Long story short, I discovered my husband of seven years’

DecorColubridae's picture
(815)

Long story short, I discovered my husband of seven years’ infidelity after he took a private vacation in November of 2019.

Since then, I have been living a tumultuous life with both ups and downs. He moved out last June, and barely spoke with me until December 2020. At that time, we discussed attending couples therapy, and started working on what the therapist recommended. It has been really nice and more balanced and secure feeling to have him back in my life on a limited “deciding if we even want to be together via dating sort of” basis. Additionally, it has been nice to see my own strength and resiliency in his absence. Further, it has been stunning and challenging to realize what I like about him, I don’t like about him. I am constantly challenged to step away from my loyalty and desire to be with him, as it is an addiction. I have been going to therapy two times a week since January to help with my own mental health struggles after disclosure/discovery (as a side note, my emotions were too distracting to focus on my relationship, which contributed to the affair behavior, but that’s another story).

I am posting because he just told me about a vacation he plans to take. He invited me to look at a list of different hikes he could go on and encouraged me to choose one that I thought was interesting. I avoided this for a few days, and then told him it was difficult for me to engage with him/in this process due to the trauma reminder (of discovering his infidelity from a private vacation and other thing related to being left out of things and not considered or included.) He recently told me that when I shared this trouble with him, his initial thought was “well that’s her problem.” This made me cry and fall silent.

Please, group, I would like some feedback or alternate considerations, different opinions, viewpoints and frankly SUPPORT about this. I have conflicted feelings, am battling guilt and shame and also feel hurt. At the same time, I feel clarity and realize “Oh! That’s selfishness. That doesn’t work in a healthy couple, especially one working on healing after infidelity.” I’d prefer his embrace and see my sharing as an opportunity for him to apologize, realizing this wound and salving it in order for us to move forward together instead of him saying it’s my problem. I also recognize, ok, maybe I need to get over my overwhelm and so I have taken steps and chosen a few hikes for him, though I do feel like this is as connecting as taking the route I suggest home from an outing. (Shrug) it doesn’t build a castle, frankly.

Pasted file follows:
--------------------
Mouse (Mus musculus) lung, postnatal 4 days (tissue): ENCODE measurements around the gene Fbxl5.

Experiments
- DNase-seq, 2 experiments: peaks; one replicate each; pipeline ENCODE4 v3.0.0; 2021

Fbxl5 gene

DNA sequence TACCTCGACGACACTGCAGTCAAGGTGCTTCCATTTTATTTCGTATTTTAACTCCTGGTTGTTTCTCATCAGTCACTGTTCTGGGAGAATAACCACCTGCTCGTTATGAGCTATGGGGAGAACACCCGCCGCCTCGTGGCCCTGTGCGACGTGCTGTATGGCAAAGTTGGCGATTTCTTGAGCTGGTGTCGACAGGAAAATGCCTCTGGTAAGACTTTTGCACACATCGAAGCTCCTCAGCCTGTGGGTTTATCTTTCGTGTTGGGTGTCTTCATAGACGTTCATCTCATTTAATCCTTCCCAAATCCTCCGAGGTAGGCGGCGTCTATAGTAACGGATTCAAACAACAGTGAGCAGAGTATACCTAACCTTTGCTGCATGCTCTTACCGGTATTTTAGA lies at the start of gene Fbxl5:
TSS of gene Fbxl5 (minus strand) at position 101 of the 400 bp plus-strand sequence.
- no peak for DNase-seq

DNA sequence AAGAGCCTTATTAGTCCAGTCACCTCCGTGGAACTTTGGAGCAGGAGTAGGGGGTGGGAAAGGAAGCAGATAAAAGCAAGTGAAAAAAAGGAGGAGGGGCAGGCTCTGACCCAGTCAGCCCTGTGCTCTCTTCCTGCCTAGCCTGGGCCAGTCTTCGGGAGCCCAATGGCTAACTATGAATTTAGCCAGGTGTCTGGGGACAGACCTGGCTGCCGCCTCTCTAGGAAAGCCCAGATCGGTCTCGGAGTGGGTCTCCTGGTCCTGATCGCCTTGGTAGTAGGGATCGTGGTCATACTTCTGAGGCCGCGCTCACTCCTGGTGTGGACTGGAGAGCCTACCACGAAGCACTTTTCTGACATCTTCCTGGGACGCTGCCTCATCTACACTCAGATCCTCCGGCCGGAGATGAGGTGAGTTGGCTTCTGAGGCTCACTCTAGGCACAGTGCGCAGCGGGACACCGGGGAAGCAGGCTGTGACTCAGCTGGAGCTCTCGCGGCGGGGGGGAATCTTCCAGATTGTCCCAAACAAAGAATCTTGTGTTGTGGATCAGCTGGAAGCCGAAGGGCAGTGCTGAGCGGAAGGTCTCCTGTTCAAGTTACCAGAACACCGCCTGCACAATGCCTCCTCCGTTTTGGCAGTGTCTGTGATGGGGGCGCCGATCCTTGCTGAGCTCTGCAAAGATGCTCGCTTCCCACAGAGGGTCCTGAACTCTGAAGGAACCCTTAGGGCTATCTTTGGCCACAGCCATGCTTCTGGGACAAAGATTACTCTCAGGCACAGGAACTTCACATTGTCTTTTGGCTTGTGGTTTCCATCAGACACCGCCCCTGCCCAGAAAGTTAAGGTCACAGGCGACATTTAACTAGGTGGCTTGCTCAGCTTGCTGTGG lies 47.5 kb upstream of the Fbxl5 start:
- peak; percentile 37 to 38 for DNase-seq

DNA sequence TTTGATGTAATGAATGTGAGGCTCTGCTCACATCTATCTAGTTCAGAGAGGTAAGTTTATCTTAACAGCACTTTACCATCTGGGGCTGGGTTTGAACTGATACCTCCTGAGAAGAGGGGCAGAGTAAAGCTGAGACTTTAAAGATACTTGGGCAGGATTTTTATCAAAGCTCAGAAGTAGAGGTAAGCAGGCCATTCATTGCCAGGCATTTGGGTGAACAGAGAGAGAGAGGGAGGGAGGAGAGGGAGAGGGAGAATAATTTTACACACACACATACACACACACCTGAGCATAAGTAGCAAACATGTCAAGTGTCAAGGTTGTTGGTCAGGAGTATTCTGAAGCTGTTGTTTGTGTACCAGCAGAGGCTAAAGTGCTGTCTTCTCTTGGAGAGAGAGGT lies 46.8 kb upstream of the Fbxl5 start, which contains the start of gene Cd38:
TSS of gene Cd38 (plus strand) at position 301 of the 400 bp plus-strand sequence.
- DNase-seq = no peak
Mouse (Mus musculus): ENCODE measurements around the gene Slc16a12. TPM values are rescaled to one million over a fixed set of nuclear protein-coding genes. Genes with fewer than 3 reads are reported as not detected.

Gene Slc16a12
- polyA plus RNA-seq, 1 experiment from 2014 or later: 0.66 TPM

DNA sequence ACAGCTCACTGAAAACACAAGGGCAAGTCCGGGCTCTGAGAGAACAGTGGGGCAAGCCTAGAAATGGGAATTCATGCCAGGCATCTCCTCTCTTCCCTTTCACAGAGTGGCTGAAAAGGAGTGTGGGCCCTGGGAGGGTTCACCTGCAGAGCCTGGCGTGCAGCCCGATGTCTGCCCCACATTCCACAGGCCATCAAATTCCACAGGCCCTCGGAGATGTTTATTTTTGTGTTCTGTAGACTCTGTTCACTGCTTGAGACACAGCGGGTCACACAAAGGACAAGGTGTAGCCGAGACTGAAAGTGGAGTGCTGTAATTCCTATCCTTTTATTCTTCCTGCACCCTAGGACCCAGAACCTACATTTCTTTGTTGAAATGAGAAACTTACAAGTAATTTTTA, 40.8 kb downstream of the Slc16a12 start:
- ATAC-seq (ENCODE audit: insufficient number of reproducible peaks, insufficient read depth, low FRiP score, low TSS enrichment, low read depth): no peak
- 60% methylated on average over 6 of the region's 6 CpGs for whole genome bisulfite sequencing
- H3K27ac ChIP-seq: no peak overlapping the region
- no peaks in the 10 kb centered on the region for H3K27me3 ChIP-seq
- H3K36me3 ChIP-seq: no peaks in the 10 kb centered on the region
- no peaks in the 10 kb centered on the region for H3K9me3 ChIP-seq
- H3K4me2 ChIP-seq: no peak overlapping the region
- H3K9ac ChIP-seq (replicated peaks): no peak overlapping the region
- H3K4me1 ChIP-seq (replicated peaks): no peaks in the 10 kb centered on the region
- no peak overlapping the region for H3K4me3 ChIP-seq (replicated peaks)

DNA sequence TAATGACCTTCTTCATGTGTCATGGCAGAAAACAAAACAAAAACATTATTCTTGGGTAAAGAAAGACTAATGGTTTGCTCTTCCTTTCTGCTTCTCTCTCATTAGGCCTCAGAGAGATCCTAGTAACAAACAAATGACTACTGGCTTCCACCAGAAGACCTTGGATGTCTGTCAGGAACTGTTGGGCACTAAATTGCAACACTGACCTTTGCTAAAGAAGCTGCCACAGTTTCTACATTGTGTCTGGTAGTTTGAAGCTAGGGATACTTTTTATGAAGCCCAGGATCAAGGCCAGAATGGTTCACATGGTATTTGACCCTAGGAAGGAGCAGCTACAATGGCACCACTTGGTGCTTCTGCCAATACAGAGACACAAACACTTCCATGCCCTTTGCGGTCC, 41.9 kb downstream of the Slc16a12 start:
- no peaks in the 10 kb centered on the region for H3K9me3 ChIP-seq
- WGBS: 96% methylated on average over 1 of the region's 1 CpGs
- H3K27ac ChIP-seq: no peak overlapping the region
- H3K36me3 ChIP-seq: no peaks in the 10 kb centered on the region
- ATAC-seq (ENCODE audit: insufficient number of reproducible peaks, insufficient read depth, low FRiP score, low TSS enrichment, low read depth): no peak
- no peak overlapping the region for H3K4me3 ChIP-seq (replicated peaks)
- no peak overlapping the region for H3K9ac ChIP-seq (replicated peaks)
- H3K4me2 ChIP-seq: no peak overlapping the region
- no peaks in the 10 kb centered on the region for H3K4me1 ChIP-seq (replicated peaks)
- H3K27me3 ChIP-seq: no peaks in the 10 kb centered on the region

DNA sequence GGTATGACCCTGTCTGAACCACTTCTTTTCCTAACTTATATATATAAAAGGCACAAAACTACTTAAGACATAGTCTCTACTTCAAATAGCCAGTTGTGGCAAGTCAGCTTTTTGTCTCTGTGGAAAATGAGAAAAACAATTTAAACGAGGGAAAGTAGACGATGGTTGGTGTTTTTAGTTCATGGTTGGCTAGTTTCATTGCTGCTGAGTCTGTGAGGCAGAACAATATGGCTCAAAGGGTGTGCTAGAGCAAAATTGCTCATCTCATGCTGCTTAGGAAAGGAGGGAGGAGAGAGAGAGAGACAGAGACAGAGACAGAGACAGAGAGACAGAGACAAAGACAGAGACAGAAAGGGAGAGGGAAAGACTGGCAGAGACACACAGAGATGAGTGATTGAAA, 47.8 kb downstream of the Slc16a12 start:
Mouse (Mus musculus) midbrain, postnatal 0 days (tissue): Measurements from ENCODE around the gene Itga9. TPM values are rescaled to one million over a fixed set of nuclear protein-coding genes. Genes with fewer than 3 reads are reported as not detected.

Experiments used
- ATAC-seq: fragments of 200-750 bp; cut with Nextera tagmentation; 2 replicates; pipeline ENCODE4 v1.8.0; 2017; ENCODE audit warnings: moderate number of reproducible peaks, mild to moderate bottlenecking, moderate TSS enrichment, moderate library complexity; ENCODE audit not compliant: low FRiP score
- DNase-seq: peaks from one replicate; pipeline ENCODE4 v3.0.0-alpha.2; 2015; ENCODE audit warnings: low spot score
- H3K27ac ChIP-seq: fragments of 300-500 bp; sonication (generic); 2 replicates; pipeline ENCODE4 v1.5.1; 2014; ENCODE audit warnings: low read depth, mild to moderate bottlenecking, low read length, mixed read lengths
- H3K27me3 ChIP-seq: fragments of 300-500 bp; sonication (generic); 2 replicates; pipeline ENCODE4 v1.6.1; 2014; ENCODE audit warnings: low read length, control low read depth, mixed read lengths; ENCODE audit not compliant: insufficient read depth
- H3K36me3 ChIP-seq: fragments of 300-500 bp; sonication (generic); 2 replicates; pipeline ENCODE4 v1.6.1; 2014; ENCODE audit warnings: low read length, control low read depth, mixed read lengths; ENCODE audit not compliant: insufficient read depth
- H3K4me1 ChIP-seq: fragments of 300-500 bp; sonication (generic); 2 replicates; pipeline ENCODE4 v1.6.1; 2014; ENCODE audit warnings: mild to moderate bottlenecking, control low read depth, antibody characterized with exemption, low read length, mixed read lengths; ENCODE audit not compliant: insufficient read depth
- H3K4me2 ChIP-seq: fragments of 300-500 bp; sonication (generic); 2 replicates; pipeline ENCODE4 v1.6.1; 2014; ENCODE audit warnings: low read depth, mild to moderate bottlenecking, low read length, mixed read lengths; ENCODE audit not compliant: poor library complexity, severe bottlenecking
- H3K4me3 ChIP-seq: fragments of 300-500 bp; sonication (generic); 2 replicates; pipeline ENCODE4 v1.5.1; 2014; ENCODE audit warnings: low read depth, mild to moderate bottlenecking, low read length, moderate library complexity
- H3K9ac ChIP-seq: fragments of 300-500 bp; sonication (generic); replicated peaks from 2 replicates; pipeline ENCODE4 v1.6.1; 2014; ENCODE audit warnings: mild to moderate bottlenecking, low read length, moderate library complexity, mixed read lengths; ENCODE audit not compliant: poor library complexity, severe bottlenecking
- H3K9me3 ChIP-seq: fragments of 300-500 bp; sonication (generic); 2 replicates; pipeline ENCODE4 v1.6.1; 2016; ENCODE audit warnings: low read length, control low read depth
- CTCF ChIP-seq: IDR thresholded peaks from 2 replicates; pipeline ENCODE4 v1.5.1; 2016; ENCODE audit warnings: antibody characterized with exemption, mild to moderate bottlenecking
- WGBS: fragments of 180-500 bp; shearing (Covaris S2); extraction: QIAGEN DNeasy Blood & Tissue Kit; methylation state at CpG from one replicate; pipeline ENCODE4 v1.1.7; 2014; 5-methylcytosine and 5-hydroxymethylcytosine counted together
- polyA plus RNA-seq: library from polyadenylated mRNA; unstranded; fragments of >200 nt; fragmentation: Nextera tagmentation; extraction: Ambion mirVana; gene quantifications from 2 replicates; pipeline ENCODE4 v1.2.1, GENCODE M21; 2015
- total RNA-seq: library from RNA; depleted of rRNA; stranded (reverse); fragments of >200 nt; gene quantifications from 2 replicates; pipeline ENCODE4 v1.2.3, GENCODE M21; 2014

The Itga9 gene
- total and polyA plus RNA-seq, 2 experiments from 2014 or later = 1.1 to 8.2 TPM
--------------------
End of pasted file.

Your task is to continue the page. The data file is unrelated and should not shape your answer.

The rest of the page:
I heed responses and thank you very much,

show more
Comment
 23
View 20 More Comments
Leahzan's picture
(17070)
Mar 1

@DecorColubridae One thing I learned about my own relationship is that we both ultimately traveled alone and I look back now and realize it was a sign of us ultimately living separate lives and having disparate interests. I was frustrated he didn't want to travel with me, and he was frustrated I didn't always want to go camping with him. While separateness is fine, and we all need it, I think it isn't good when it becomes the norm. It is important for partners to share in some of the things there spouse is passionate about. It sounds like for him adventure is something he is passionate about. Can you appreciate and explore that with him? Does he even want you to? Do you want to? I've had multiple friends with spouses that have wanderlust and it has been hard to manage their own "settled" personalities with these wanderers who are restless. Those who have found the right balance of both participating and giving space have persevered and grown as couples. Those that didn't have divorced.

show more
Reply
DecorColubridae's picture
(815)
Mar 1

@Leahzan Your wise language and the deep, real messages you always give me, I am thankful to have.

I honestly don’t know the answer if he wants to do these things with me or not. I know that I can appreciate this and explore it with him.

Our first couples counselor, right after the initial irrefutable discovery said to us, “You know, couples generally do things together.” So we’ve been doing that now, slowly. It is always fun and fine.

Reply
Foundlove's picture
(37855)
Mar 1

@DecorColubridae yikes if he’s narcissist that’s tough to deal with! Do you think he might be? I’ve been down that road n know too well

Reply

Login or Register

You are visiting Support Groups as an anonymous user.

Please consider joining our community and gain access to additional features by

registering or logging into your account